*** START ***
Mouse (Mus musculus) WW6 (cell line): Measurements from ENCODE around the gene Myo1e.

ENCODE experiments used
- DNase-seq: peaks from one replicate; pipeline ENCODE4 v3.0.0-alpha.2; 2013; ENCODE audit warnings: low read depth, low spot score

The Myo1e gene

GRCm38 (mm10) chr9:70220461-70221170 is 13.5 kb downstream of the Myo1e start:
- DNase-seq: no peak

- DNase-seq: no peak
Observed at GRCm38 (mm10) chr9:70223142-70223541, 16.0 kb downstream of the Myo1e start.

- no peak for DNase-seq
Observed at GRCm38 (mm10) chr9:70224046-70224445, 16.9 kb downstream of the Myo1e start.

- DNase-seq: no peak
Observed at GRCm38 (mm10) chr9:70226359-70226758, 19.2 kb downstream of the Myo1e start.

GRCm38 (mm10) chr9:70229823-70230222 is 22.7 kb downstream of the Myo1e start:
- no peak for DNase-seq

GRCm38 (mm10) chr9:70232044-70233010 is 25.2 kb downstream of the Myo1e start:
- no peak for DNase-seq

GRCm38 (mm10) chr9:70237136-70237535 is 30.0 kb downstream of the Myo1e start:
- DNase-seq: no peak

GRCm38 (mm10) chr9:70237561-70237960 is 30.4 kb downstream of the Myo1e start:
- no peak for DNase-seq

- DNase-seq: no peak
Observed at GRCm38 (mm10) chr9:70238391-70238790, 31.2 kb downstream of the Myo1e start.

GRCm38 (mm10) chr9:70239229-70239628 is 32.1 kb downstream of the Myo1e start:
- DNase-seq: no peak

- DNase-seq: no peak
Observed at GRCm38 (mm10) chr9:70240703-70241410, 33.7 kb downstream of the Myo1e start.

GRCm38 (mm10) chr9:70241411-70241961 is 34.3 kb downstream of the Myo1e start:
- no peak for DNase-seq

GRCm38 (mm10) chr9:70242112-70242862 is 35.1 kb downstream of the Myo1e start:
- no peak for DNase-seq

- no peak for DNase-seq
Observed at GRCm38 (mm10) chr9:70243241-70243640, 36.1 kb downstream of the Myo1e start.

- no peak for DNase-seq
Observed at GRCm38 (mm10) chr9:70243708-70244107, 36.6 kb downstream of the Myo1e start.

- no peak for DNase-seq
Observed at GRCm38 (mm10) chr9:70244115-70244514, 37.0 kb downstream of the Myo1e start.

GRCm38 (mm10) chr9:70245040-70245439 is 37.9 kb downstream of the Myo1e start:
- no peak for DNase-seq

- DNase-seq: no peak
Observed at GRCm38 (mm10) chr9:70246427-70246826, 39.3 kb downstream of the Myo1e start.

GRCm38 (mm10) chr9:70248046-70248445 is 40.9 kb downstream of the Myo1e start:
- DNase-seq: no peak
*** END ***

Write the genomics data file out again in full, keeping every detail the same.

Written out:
Mouse (Mus musculus) WW6 (cell line): Measurements from ENCODE around the gene Myo1e.

ENCODE experiments used
- DNase-seq: peaks from one replicate; pipeline ENCODE4 v3.0.0-alpha.2; 2013; ENCODE audit warnings: low read depth, low spot score

The Myo1e gene

GRCm38 (mm10) chr9:70220461-70221170 is 13.5 kb downstream of the Myo1e start:
- DNase-seq: no peak

- DNase-seq: no peak
Observed at GRCm38 (mm10) chr9:70223142-70223541, 16.0 kb downstream of the Myo1e start.

- no peak for DNase-seq
Observed at GRCm38 (mm10) chr9:70224046-70224445, 16.9 kb downstream of the Myo1e start.

- DNase-seq: no peak
Observed at GRCm38 (mm10) chr9:70226359-70226758, 19.2 kb downstream of the Myo1e start.

GRCm38 (mm10) chr9:70229823-70230222 is 22.7 kb downstream of the Myo1e start:
- no peak for DNase-seq

GRCm38 (mm10) chr9:70232044-70233010 is 25.2 kb downstream of the Myo1e start:
- no peak for DNase-seq

GRCm38 (mm10) chr9:70237136-70237535 is 30.0 kb downstream of the Myo1e start:
- DNase-seq: no peak

GRCm38 (mm10) chr9:70237561-70237960 is 30.4 kb downstream of the Myo1e start:
- no peak for DNase-seq

- DNase-seq: no peak
Observed at GRCm38 (mm10) chr9:70238391-70238790, 31.2 kb downstream of the Myo1e start.

GRCm38 (mm10) chr9:70239229-70239628 is 32.1 kb downstream of the Myo1e start:
- DNase-seq: no peak

- DNase-seq: no peak
Observed at GRCm38 (mm10) chr9:70240703-70241410, 33.7 kb downstream of the Myo1e start.

GRCm38 (mm10) chr9:70241411-70241961 is 34.3 kb downstream of the Myo1e start:
- no peak for DNase-seq

GRCm38 (mm10) chr9:70242112-70242862 is 35.1 kb downstream of the Myo1e start:
- no peak for DNase-seq

- no peak for DNase-seq
Observed at GRCm38 (mm10) chr9:70243241-70243640, 36.1 kb downstream of the Myo1e start.

- no peak for DNase-seq
Observed at GRCm38 (mm10) chr9:70243708-70244107, 36.6 kb downstream of the Myo1e start.

- no peak for DNase-seq
Observed at GRCm38 (mm10) chr9:70244115-70244514, 37.0 kb downstream of the Myo1e start.

GRCm38 (mm10) chr9:70245040-70245439 is 37.9 kb downstream of the Myo1e start:
- no peak for DNase-seq

- DNase-seq: no peak
Observed at GRCm38 (mm10) chr9:70246427-70246826, 39.3 kb downstream of the Myo1e start.

GRCm38 (mm10) chr9:70248046-70248445 is 40.9 kb downstream of the Myo1e start:
- DNase-seq: no peak